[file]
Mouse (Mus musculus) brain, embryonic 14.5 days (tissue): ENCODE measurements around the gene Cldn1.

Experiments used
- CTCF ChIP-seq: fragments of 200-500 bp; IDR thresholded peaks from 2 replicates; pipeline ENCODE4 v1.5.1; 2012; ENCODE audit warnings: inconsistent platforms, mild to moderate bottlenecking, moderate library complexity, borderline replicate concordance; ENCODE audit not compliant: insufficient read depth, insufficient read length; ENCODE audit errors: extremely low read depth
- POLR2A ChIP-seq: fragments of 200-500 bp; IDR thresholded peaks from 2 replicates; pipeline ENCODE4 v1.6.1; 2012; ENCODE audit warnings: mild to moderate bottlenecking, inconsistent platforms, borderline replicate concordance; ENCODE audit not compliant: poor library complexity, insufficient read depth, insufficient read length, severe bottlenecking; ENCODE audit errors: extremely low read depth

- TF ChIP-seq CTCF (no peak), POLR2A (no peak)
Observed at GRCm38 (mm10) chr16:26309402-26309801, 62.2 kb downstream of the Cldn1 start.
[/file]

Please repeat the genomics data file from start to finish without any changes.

Mouse (Mus musculus) brain, embryonic 14.5 days (tissue): ENCODE measurements around the gene Cldn1.

Experiments used
- CTCF ChIP-seq: fragments of 200-500 bp; IDR thresholded peaks from 2 replicates; pipeline ENCODE4 v1.5.1; 2012; ENCODE audit warnings: inconsistent platforms, mild to moderate bottlenecking, moderate library complexity, borderline replicate concordance; ENCODE audit not compliant: insufficient read depth, insufficient read length; ENCODE audit errors: extremely low read depth
- POLR2A ChIP-seq: fragments of 200-500 bp; IDR thresholded peaks from 2 replicates; pipeline ENCODE4 v1.6.1; 2012; ENCODE audit warnings: mild to moderate bottlenecking, inconsistent platforms, borderline replicate concordance; ENCODE audit not compliant: poor library complexity, insufficient read depth, insufficient read length, severe bottlenecking; ENCODE audit errors: extremely low read depth

- TF ChIP-seq CTCF (no peak), POLR2A (no peak)
Observed at GRCm38 (mm10) chr16:26309402-26309801, 62.2 kb downstream of the Cldn1 start.